Murray, Major Gladstone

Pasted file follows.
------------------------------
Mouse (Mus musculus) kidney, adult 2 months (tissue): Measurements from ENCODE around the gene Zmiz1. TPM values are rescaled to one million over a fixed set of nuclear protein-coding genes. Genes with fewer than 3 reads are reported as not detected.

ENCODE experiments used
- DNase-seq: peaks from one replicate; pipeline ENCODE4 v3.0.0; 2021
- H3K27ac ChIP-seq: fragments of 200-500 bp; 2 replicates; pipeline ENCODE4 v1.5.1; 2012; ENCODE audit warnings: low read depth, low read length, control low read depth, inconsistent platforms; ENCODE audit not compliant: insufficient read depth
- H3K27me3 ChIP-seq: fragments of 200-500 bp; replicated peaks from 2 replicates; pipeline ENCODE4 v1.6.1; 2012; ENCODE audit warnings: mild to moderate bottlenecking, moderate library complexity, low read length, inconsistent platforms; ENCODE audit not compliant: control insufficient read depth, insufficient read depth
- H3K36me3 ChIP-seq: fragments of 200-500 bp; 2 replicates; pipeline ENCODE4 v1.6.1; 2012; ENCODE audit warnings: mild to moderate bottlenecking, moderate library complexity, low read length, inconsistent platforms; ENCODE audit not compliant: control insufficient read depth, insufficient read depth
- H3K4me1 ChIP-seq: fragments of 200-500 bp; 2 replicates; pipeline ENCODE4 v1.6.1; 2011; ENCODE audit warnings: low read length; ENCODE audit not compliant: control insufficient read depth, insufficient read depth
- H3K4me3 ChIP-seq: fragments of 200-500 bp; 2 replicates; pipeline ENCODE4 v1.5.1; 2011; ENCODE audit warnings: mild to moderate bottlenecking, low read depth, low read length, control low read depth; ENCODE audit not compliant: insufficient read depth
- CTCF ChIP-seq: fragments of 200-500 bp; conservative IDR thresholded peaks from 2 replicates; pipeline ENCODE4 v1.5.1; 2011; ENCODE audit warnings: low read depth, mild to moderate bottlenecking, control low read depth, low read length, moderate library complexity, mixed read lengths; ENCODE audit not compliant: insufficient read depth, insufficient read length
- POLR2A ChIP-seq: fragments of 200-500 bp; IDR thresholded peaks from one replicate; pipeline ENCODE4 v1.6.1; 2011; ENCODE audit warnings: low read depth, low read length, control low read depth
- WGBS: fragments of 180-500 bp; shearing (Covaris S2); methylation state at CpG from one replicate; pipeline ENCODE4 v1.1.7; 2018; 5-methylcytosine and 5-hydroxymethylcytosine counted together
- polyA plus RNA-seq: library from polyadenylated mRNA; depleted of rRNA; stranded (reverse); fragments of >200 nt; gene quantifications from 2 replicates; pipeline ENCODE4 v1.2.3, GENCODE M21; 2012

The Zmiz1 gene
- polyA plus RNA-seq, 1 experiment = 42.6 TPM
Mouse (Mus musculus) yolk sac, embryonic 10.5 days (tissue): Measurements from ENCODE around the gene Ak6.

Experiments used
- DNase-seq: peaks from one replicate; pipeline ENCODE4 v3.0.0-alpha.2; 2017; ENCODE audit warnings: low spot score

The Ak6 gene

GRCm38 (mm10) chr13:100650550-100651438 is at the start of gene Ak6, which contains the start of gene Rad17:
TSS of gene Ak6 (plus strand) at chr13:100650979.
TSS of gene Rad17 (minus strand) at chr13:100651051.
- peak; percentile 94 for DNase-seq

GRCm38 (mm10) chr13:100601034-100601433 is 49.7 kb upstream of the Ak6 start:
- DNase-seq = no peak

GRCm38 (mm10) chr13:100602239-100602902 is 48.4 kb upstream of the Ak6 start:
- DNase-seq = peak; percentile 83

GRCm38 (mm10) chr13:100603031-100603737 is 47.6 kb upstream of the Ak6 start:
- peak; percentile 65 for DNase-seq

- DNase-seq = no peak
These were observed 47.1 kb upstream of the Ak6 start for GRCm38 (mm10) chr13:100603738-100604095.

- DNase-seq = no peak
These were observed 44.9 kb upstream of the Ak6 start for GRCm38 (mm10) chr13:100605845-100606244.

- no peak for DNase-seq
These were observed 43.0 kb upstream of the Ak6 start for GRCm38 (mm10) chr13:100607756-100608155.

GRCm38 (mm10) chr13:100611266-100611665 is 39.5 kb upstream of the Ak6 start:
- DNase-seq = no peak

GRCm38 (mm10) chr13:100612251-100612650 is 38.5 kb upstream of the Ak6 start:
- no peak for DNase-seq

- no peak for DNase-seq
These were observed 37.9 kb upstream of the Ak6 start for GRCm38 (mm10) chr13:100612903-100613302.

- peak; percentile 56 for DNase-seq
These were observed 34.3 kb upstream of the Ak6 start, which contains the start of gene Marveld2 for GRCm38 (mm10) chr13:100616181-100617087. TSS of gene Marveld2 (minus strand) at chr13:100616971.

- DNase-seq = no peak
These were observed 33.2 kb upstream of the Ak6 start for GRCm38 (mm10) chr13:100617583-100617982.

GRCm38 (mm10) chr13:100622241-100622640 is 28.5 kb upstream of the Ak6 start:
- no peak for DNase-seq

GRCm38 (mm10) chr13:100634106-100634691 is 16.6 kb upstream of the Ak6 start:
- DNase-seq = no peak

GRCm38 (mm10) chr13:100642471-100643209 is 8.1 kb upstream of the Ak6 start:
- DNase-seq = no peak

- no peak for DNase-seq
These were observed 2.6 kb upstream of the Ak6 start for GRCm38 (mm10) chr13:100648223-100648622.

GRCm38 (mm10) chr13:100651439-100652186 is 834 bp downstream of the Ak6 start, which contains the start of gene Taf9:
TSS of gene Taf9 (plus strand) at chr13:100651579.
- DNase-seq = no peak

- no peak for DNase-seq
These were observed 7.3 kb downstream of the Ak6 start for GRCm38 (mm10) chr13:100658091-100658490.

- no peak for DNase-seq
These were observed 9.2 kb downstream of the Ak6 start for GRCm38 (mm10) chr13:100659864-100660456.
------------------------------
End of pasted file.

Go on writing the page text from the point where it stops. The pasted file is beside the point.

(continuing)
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A picture of the British Broadcasting Company. A brief history from its founding some 10-1/2 years ago. $13 million dollars collected in 1932 from listeners. Division of those monies to the state and to the corporation, supplemented by $1 million profit from publications. Circulation of "The Radio Times", the weekly radio paper. Details of short wave service. Clear evidence that public service broadcasting based on license revenue from listeners is in no sense a charge of public funds. Essentials of success. Increases in license revenue. The difficult subject of what the public wants. Appreciate, and not depreciate, as a cardinal point of the administration of radio broadcasting. The task of program building. The lesson of 1926 in Great Britain; the role of radio broadcasting during the general strike. The different conditions in Canada with regard to meeting the broadcasting needs of Canadians. Canada's acceptance of the principle of public control and the setting up of a Commission. The suggestion that the broadcasting systems of the United States are antipathetic to the Canadian Broadcasting Company, and the speaker's response to that suggestion. The need for investment to a limited extent. Anxiety expressed by newspapers, similar to that expressed in Great Britain in the early days of broadcasting. The issue of license fees. Imperial and international implications of broadcasting. An illustrative instance of nationally controlled broadcasting. Arranging to distribute a Canadian program to about 300 million listeners throughout the world. Ethical and educational issues. The effect on national consciousness and national stability of controlled broadcasting.